JACKIE: Yes, that’s right. Yes. They’re kind of going in on the ground — the ground running, as it were. They start off and they help you before you’ve even got to record. So they’ll say I’ll buy one album and one t-shirt. Then they send you the money and pledge. You get their money and you buy the things up front and then when the album comes out, you send it to them first so they got theirs in March. So they got — they download them. We’ve had a few problems getting the vinyls sorted out this time because it seems we’re a little backlogged about vinyls. So there’s only a few factories around doing them anymore.
Right. Right. And the Sacred Solfeggio scale, did I say that right?
JACKIE: Solfeggio — solfeggio scale. I’ve not heard of that one.
It enhances the spiritual experience of the notes. Is that right?
JACKIE: Well, it’s funny. I’ve been into that sort of thing for about, I don’t know, seven or eight years now. I’ve been looking into all that. And it’s like, you know, 440s is what we tune to. Our tune up when a guitar is tuned, it tunes to 440 frequency. But that is actually not in balance with us. Have you heard — you know of Nikola Tesla, the scientist?
JACKIE: He talks about if only the people knew the power of 3, 6’s and 9’s because most are ancient geometry. Everything is on 3, 6 and 9. You look at 12. And you’ve got triangles. You got 45 degrees. 360. It all adds up to either 3, 6 or 9. And the more you do it you think, oh, my goodness it true. And you start looking at everything in that way. I mean number 39 for that reason. I got so into it years ago. And I was looking into the frequencies of 4, 3, 2. Sounds much nicer that 440. It’s like it adds up to 9. 4, 7, 9. Could have done 4, 4, 4, but we went the other way because it sounds better lower. 528 is like the healing frequency for DNA. That sort of thing. If you look into it then it’s very involved. You could go on for hours looking on videos about it. But we’re sort of out of whack at 440.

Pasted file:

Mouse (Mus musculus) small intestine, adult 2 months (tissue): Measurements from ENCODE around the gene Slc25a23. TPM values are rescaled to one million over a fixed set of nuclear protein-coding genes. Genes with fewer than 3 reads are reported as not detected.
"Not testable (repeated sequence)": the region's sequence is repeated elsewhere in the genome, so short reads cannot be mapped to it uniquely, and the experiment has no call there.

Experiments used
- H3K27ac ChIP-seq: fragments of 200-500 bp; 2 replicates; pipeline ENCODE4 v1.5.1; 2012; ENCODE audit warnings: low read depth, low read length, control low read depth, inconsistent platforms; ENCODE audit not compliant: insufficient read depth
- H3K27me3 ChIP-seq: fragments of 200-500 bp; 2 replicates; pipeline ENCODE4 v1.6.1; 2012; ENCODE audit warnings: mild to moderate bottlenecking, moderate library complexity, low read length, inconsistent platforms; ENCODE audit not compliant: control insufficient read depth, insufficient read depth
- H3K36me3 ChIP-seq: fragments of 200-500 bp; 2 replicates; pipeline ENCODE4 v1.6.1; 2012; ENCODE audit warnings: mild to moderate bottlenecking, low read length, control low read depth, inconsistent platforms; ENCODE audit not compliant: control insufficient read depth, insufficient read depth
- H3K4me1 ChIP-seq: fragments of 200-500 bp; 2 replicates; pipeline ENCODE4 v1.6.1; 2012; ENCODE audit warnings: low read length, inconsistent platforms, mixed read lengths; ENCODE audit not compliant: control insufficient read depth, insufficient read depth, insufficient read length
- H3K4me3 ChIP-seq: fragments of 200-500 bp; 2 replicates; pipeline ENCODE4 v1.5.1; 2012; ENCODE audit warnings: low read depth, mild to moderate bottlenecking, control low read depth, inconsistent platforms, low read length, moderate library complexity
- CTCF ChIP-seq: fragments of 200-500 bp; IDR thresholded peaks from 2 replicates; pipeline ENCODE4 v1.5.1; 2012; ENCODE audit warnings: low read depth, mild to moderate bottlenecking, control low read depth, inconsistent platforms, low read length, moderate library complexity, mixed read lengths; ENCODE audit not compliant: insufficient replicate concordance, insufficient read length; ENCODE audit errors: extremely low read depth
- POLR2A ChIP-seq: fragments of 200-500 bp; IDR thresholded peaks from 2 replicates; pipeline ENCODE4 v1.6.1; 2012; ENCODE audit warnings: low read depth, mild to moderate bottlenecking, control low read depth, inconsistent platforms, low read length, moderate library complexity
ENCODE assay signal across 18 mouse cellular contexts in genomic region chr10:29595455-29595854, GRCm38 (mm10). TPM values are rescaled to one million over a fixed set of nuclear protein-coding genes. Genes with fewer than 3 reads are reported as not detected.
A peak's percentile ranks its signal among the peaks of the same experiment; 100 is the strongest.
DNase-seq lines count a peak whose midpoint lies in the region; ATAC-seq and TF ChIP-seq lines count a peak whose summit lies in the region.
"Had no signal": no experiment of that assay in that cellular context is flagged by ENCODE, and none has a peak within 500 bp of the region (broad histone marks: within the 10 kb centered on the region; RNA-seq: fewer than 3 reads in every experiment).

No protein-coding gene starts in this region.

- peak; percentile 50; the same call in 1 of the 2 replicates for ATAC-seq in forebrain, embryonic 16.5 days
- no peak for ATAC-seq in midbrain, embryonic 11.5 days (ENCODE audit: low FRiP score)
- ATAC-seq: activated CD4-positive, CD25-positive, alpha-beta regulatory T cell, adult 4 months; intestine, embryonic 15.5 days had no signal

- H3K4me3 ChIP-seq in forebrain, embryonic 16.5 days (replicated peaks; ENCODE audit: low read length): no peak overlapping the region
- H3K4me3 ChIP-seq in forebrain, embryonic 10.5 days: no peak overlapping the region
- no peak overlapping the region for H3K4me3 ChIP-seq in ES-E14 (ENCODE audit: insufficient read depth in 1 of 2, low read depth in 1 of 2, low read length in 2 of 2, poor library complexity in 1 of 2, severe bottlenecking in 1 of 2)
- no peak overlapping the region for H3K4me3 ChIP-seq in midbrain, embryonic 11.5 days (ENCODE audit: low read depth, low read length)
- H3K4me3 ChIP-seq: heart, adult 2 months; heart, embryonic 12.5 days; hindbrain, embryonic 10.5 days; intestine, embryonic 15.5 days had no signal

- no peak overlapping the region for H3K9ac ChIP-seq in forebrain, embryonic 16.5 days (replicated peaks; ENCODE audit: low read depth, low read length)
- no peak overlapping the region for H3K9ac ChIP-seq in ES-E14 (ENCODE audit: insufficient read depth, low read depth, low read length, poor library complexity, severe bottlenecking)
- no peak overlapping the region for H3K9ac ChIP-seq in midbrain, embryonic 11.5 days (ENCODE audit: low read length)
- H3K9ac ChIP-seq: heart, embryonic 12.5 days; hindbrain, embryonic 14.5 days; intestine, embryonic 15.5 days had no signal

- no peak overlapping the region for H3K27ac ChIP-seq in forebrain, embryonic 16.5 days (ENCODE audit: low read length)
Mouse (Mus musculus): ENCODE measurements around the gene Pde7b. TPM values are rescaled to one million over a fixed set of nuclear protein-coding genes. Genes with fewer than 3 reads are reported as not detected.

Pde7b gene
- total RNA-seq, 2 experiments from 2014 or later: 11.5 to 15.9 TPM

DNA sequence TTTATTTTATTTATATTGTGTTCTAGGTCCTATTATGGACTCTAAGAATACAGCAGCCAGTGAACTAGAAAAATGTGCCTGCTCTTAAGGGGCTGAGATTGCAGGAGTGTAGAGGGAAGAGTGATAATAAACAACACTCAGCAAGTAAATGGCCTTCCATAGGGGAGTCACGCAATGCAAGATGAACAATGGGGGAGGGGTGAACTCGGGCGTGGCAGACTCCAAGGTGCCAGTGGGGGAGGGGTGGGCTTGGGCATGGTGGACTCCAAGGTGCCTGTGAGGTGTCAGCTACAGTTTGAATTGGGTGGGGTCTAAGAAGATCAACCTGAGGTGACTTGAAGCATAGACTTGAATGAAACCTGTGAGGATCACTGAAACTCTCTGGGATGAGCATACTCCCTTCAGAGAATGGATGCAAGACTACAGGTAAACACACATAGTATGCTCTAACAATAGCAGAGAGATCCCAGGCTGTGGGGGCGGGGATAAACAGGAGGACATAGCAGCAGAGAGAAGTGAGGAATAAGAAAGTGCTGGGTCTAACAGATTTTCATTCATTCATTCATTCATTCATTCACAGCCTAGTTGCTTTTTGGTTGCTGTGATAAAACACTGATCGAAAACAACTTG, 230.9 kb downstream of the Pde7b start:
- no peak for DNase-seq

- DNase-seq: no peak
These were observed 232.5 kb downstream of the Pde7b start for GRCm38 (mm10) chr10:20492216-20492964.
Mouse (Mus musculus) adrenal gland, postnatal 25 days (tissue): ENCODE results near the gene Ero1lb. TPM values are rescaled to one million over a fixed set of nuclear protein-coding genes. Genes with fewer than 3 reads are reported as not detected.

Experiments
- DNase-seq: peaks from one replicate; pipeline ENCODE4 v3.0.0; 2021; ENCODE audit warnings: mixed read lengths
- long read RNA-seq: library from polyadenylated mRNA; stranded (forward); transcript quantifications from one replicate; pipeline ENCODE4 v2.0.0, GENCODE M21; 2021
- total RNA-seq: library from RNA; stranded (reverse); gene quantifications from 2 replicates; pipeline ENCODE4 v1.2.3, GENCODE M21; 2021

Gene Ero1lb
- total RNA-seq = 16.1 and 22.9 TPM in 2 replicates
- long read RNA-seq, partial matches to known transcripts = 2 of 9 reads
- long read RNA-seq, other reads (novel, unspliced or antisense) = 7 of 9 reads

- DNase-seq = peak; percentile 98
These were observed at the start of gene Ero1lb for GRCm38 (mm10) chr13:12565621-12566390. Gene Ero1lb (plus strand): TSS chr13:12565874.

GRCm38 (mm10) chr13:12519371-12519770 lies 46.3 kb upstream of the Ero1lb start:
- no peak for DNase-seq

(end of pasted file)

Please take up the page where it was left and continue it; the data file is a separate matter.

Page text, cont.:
Numerology and theory.
JACKIE: Uh-huh. Yeah. But you look at — you just look into it. You look into 3, 6’s and 9 of Tesla. I mean Tesla wasn’t — he was a scientist. On 3, 6’s and 9’s and you’ll soon find your conclusion but there’s a lot to it. A real lot to it. I mean I just touched on it a little bit there but there is a lot to 3, 6’s and 9’s. The more you look at it, the more you see. Nine months pregnancy. You know, 12 years — 12 months in a year. It’s just amazing. It all adds up to 3, 6 or 9.
Let’s not forget the number of the beast.
JACKIE: Exactly. 666. And there’s a lot of — a lot of theories about that one, too. used to hide the — yeah, Galileo, people were saying the world was flat. People who dared to say it was round were going to get threatened with death. So they started to hide all they could and they started to hide all this ancient knowledge and they hid it in plain sight. So like I mean if you take the bible, for instance, there’s a lot of things in there that probably won’t make sense to most people. What are you talking about? It’s like coded. It’s like codes in there. I don’t think 666 is supposed to be devil. It’s like it made out that way because it’s a scared number, 666. (Unintelligible). There’s lots of different things about 666 if you look online.. You can find a lot of information about that. Very interesting.